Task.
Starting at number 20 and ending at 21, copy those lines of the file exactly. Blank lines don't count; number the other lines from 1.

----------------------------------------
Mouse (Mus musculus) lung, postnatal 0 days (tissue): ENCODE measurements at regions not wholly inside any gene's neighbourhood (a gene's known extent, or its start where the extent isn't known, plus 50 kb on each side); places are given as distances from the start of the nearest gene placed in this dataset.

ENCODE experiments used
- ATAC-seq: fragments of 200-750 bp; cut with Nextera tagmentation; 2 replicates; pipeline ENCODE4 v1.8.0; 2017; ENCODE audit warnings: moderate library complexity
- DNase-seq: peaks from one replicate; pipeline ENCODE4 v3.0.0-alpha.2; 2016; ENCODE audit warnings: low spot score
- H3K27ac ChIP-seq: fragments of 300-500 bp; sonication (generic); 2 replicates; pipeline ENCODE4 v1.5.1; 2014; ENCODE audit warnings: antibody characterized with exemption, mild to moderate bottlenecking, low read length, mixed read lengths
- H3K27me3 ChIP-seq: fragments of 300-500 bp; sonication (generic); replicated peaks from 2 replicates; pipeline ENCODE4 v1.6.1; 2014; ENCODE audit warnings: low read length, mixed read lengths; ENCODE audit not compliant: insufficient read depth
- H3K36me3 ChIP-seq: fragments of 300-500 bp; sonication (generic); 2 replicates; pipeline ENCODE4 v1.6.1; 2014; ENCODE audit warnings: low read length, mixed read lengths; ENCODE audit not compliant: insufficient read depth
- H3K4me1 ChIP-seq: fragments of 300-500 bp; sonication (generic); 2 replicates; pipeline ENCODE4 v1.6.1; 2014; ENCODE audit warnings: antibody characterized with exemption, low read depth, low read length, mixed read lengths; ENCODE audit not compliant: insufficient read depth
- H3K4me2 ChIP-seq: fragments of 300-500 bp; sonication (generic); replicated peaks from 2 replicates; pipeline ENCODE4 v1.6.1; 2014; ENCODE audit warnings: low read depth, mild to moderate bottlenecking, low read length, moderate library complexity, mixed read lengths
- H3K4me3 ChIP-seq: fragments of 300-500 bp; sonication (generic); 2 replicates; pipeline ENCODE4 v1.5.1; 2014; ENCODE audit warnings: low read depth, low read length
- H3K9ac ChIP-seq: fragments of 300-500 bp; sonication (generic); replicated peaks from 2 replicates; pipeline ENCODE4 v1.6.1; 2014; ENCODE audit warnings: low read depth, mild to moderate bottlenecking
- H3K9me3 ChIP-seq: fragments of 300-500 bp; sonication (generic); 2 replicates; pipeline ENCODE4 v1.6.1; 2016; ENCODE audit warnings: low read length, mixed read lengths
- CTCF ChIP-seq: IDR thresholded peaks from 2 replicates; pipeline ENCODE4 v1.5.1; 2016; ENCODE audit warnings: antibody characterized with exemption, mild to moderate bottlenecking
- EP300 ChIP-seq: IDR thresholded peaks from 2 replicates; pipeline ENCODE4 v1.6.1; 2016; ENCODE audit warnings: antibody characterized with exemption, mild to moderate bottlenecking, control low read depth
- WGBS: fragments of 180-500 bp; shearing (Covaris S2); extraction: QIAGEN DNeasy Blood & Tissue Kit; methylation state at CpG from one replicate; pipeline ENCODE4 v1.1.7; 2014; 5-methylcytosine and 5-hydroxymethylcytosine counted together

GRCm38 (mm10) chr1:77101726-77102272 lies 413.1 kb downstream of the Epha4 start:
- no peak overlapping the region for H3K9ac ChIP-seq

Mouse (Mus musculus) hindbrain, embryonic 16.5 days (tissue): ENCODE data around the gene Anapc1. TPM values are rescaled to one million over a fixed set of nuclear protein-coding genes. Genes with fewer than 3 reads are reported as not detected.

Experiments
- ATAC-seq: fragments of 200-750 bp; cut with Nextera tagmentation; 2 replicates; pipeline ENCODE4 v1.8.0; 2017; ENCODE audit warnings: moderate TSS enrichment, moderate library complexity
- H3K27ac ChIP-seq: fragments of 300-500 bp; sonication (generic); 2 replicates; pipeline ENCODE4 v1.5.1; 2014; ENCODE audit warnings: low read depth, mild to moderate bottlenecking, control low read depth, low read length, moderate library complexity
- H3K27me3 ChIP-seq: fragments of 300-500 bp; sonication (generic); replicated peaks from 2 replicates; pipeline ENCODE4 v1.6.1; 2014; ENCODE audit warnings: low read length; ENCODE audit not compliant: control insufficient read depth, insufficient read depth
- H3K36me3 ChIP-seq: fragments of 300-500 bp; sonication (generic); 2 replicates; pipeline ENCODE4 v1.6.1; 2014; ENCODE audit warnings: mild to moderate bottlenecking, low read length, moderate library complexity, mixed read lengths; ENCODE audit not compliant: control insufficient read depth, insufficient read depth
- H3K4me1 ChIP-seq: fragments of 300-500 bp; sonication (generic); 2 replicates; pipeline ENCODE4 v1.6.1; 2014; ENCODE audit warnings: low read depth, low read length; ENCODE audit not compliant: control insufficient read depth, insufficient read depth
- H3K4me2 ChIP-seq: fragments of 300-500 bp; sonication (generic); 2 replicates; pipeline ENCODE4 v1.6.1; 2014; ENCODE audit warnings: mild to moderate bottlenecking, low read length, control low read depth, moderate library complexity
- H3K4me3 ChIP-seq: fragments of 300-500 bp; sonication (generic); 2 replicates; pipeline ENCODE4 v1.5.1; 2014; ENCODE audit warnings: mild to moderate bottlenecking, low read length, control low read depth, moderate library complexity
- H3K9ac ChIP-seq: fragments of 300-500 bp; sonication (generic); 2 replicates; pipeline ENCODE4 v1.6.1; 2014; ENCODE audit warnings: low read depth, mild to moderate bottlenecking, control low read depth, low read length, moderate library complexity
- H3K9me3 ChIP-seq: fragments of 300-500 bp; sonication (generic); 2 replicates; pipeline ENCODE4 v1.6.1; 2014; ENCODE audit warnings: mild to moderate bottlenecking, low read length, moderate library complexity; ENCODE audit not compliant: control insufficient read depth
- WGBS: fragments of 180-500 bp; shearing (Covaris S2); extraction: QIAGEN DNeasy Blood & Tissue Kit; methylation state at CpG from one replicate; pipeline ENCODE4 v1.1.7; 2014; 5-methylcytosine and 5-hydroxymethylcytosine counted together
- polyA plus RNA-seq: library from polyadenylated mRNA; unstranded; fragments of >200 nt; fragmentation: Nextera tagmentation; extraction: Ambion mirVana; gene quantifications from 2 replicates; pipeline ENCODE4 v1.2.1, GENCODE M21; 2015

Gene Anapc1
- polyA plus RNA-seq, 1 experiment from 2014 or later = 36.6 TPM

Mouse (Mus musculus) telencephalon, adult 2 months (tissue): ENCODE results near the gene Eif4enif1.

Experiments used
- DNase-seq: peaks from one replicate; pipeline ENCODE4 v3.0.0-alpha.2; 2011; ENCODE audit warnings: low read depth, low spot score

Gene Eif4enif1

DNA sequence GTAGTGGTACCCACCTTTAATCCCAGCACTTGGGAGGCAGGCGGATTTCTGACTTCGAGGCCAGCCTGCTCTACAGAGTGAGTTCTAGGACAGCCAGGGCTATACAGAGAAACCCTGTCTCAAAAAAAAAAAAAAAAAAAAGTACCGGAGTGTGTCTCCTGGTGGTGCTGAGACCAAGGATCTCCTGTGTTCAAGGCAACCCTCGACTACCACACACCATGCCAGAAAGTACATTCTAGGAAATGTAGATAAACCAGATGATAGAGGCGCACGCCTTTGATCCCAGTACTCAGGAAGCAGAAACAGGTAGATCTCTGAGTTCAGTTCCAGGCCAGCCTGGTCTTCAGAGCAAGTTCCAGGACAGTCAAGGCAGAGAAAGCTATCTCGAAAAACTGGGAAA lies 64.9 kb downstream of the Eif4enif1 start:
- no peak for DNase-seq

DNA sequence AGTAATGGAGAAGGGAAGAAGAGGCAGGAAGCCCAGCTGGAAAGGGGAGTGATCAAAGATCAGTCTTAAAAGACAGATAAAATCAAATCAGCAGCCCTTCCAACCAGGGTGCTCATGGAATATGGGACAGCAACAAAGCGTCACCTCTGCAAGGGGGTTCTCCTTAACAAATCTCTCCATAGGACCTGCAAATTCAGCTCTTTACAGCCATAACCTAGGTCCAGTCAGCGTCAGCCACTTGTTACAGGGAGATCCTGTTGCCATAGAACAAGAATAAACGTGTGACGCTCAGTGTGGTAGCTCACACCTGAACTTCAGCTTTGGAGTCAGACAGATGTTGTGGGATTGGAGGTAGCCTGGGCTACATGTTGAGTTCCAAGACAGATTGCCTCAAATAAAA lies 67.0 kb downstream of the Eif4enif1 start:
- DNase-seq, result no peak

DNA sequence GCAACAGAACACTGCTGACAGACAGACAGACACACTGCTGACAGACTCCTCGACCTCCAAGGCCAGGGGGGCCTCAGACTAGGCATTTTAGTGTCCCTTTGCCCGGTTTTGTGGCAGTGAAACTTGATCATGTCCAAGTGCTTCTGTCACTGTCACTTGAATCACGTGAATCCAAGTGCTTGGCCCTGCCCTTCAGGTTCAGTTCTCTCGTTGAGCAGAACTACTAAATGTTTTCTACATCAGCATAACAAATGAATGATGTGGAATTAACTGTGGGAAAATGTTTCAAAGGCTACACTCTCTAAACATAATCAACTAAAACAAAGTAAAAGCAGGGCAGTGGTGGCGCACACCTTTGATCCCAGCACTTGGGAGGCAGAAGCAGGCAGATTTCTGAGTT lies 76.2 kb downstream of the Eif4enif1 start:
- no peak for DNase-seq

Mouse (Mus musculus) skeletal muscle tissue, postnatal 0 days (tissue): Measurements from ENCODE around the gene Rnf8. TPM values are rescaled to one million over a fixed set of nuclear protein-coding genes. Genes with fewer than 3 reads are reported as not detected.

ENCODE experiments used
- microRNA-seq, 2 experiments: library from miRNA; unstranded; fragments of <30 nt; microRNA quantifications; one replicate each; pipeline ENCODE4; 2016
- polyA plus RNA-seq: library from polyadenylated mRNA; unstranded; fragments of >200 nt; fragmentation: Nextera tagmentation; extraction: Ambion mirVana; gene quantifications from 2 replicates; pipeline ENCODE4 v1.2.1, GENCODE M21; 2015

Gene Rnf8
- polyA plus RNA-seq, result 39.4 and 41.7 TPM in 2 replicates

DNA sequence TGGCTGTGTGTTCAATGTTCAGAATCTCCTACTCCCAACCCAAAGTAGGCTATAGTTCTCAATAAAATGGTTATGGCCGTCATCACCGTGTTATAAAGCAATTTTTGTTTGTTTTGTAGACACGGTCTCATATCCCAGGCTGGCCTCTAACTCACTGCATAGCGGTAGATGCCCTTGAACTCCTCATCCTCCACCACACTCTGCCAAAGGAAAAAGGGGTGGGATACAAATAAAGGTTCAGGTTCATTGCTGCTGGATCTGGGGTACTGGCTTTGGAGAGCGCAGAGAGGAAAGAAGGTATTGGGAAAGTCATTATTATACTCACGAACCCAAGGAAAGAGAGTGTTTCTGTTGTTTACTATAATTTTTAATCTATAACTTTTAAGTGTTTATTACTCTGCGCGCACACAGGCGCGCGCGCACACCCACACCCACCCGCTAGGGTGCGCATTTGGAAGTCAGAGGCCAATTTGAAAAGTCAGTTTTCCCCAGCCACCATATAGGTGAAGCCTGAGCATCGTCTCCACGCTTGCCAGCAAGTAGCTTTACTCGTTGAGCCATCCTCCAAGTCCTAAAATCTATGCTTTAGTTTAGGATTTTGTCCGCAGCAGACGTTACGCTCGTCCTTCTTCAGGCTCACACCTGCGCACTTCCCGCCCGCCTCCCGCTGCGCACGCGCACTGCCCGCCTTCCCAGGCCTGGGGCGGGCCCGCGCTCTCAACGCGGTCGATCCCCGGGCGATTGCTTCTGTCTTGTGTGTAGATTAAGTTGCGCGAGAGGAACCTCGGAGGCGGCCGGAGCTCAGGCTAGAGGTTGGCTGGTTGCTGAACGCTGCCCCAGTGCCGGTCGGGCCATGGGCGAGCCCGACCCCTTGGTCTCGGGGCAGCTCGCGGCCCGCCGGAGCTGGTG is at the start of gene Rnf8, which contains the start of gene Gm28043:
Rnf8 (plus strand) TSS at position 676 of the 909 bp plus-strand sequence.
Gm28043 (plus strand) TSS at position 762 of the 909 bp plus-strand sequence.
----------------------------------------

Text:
- ATAC-seq: fragments of 200-750 bp; cut with Nextera tagmentation; 2 replicates; pipeline ENCODE4 v1.8.0; 2017; ENCODE audit warnings: moderate TSS enrichment, moderate library complexity
- H3K27ac ChIP-seq: fragments of 300-500 bp; sonication (generic); 2 replicates; pipeline ENCODE4 v1.5.1; 2014; ENCODE audit warnings: low read depth, mild to moderate bottlenecking, control low read depth, low read length, moderate library complexity